There are vaccines in clinical trials that target the bacterium Group B Streptococcus (GBS). Group B Streptococcus is a leading global cause of sepsis and meningitis in young infants. GBS is estimated to cause nearly 100,000 newborn deaths and 50,000 stillbirths per year globally, and GBS infection is an important cause of long term neurodisability. Group B Streptococcus vaccines are intended to be given to pregnant women to prevent infection in their infants. The success of any vaccine will depend on its uptake in the target population. Experience with prior maternal vaccines, e.g. influenza and COVID-19 vaccines, teaches us that acceptance of vaccines, especially if novel, is challenging for pregnant women. The objective of this thesis is to identify potential facilitators and barriers to acceptance of a future antenatal GBS vaccine across different healthcare settings. Research in three countries; the United States (US), Ireland and the Dominican Republic (DR) investigates how current maternal immunisation practices and approaches to GBS management during pregnancy may influence how a GBS vaccine might be accepted and integrated into routine antenatal care in different regions. I present the results of four studies: i) a narrative synthesis of the global literature on facilitators and barriers to maternal immunisation ii) a mixed methods survey and discrete choice experiment with 502 pregnant women in the US and Ireland iii) a survey with 300 pregnant women in the DR, and iv) a multicentre qualitative study with 70 maternity care providers in the US, Ireland, and the DR. Knowledge of GBS was poor among pregnant women in all three countries, 53% of US women, 30 % of Irish women and 1.7 % of DR women reported both an awareness and understanding of GBS. Pregnant women placed most importance on perceived infant benefit and provider endorsement when considering a future GBS vaccine. Among health care providers interviewed, there was variability in knowledge and beliefs pertaining to GBS, maternal vaccines and approaches to vaccine communication. Knowledge and beliefs differed by country and by provider type and impacted strength of provider endorsement of maternal vaccines. When considering novel vaccines, such as a GBS vaccine, pregnant women will be guided by their maternity care providers. However, this guidance may vary between providers. Taken together the results in this thesis highlight an urgent need for the inclusion of vaccinology, including content, specifically related to maternal immunisation, in the undergraduate, postgraduate and professional competence training of all healthcare professionals caring for pregnant women.
  • Publication
    High-fibre diet affects gut microbiome and prevents the development of hypoxia-induced pulmonary hypertension
    (University College Dublin. School of Medicine, 2022)
    Pulmonary hypertension due to chronic lung diseases, including chronic obstructive pulmonary disease and idiopathic pulmonary fibrosis, is one of the major causes of death worldwide. This pathology is characterised by structural changes in the pulmonary vasculature and sustained vasoconstriction. Treatment options for pulmonary hypertension are based on the regulation of vascular tone but does not demonstrate high efficacy and new ways for controlling disease are needed. Little is known about the role of the gut microbiota and their metabolites in the development of pulmonary hypertension. Recent studies demonstrated that systemic hypertension can be attenuated by gut microbiota intervention. Gut microbes can promote the development of systemic hypertension and can also be a therapeutic target to reduce blood pressure. The aim of this study was to determine if modification of the gut microbiome using a diet that is rich in soluble fibre could prevent the development of hypoxia-induced pulmonary hypertension. The high-fibre diet decreased adverse pulmonary vascular remodelling and decreased right ventricular systolic pressure in mice exposed to hypoxia. These changes were associated with increased abundance of short chain fatty acid-producing bacteria in the gut. Further analysis showed that soluble fibre consumption affected lung myeloid cell populations that were previously recognised as important players in the pathogenesis of pulmonary hypertension. Untargeted proteomic analysis of the right ventricle and the lungs revealed potential molecular pathways that may be affected by soluble fibre supplementation. In the right ventricle these pathways were associated with cardiac hypertrophic changes and glucose metabolism. Diet-induced alterations in inflammatory pathways and pathways related to vessel remodelling were found in the lungs of experimental mice. These data demonstrate for the first time that a high-fibre diet can act on the gut microbiome in the mouse model of hypoxia-induced pulmonary hypertension and prevent disease progression. Soluble fibre can significantly supress structural vascular remodelling and affect pulmonary immune system similar to previous published studies that were obtained in models mimicking left ventricular and systemic circulation dysfunction. Supplementation with high fibre diet could be considered as a supportive lifestyle modification for patients with pulmonary hypertension or subjects that have a high risk of pulmonary diseases.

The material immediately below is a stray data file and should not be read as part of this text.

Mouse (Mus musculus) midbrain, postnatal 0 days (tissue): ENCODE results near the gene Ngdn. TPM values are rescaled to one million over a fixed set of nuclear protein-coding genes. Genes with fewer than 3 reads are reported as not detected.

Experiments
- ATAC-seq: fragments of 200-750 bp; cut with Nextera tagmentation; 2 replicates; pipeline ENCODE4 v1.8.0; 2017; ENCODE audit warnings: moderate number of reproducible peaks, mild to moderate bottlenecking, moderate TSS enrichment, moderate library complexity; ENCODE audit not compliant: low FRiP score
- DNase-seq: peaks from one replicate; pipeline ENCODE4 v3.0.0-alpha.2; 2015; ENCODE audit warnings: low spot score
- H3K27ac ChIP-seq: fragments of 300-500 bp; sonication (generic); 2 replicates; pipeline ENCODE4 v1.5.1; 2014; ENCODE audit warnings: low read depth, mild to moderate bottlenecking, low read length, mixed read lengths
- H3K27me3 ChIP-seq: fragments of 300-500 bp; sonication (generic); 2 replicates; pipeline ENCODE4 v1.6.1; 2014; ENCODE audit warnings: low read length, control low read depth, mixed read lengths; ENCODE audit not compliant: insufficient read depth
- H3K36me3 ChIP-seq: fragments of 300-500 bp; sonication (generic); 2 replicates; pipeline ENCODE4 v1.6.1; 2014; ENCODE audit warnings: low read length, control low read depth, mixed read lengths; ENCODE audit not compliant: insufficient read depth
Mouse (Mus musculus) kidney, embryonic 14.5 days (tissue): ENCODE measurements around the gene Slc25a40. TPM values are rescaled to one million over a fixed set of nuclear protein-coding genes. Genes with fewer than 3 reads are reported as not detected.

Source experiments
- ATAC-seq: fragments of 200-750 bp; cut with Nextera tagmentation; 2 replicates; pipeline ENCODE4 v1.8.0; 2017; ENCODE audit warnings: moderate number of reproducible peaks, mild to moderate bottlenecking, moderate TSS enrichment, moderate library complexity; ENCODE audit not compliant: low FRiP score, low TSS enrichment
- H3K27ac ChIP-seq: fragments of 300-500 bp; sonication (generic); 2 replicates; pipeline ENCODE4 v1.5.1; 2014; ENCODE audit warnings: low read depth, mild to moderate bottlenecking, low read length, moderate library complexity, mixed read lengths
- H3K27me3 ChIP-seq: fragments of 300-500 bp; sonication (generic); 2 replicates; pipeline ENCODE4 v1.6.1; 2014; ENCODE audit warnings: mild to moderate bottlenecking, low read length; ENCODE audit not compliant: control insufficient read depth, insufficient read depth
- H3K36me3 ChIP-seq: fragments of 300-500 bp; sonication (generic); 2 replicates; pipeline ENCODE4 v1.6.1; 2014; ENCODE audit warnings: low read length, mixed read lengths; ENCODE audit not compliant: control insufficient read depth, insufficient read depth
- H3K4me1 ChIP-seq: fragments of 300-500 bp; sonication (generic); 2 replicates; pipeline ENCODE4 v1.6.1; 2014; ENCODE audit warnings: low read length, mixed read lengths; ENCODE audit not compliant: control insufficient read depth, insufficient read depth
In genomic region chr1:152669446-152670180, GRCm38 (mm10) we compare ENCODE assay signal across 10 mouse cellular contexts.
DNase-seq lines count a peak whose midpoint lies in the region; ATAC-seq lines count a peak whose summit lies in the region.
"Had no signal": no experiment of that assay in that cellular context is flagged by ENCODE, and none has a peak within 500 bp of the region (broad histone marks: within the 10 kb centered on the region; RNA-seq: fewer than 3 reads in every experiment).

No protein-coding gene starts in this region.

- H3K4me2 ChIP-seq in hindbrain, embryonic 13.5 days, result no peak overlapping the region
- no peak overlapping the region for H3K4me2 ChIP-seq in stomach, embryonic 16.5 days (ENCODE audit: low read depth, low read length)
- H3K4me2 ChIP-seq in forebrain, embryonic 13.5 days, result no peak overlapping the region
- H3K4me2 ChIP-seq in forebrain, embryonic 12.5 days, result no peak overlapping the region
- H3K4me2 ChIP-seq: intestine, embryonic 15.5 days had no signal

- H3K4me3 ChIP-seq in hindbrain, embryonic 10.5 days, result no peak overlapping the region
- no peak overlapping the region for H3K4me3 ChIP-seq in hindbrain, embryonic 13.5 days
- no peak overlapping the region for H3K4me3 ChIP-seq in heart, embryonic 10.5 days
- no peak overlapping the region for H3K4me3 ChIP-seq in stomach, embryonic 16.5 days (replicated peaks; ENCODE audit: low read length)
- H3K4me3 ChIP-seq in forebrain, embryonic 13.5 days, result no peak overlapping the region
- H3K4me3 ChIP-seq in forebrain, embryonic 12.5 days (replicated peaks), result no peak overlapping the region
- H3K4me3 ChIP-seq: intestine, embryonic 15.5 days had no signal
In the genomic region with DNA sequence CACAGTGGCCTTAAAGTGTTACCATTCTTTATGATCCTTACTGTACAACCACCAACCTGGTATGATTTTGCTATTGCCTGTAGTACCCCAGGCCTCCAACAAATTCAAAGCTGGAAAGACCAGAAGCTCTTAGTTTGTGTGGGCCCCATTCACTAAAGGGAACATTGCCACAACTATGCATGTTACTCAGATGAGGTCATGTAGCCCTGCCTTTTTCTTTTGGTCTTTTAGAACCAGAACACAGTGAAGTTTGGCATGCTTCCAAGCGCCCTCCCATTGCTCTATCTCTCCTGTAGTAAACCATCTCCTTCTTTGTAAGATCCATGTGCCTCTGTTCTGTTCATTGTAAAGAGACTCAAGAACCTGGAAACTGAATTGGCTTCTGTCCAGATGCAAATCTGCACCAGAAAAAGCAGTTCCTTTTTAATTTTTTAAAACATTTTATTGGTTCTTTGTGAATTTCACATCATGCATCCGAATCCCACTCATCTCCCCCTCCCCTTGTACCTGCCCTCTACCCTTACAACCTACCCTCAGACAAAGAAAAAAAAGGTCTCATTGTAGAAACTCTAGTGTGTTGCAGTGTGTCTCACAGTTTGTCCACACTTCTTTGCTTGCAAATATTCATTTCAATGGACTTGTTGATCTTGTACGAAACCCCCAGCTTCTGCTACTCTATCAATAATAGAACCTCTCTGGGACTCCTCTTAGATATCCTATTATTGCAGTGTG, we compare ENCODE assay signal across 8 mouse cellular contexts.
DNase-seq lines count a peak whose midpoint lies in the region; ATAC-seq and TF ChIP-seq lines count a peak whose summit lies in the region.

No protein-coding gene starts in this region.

• Publication
    Sex differences in the pulmonary microvascular endothelial responses to hypoxia under physiological shear stress
    (University College Dublin. School of Medicine, 2022) ;
    Chronic respiratory diseases, such as chronic obstructive pulmonary disease (COPD), are commonly complicated by the development of pulmonary hypertension (PH), which significantly increases the morbidity and mortality. Sexual dimorphism exists in PH. Females with PH due to lung diseases and/or hypoxia have higher pulmonary vascular resistance than males. However, females have better survival with PH than males. Recent studies suggest that sex hormone independent mechanisms contribute to the protection of males from the development of pulmonary arterial hypertension. However, it remains unknown whether sex hormone independent mechanisms contribute to the sex bias in PH due to lung diseases and/or hypoxia. Pulmonary endothelial cells play a crucial role in the pulmonary vascular remodelling and vasoconstriction in the response to hypoxia. Commonly, endothelial cell responses are studied in vitro in static conditions, i.e., without flow-induced shear stress. However, in vivo endothelial cells constantly experience shear stress, which regulates endothelial cell phenotype and function. The aim of the studies reported in this thesis was to examine the sex differences in the responses of human pulmonary microvascular endothelial cells (HPMEC) to hypoxia, cultured under physiological shear stress, that are independent of the sex hormone environment. In order to expose HPMEC to the hypoxic environment in the conditions of physiological shear stress a novel approach was established. In these conditions sex differences between male and female HPMEC were identified on the RNA and protein levels. Endothelial to mesenchymal transition was higher in female cells and proliferation rate was higher in male cells. The identified sex different pathways might contribute to the sex bias in pulmonary hypertension.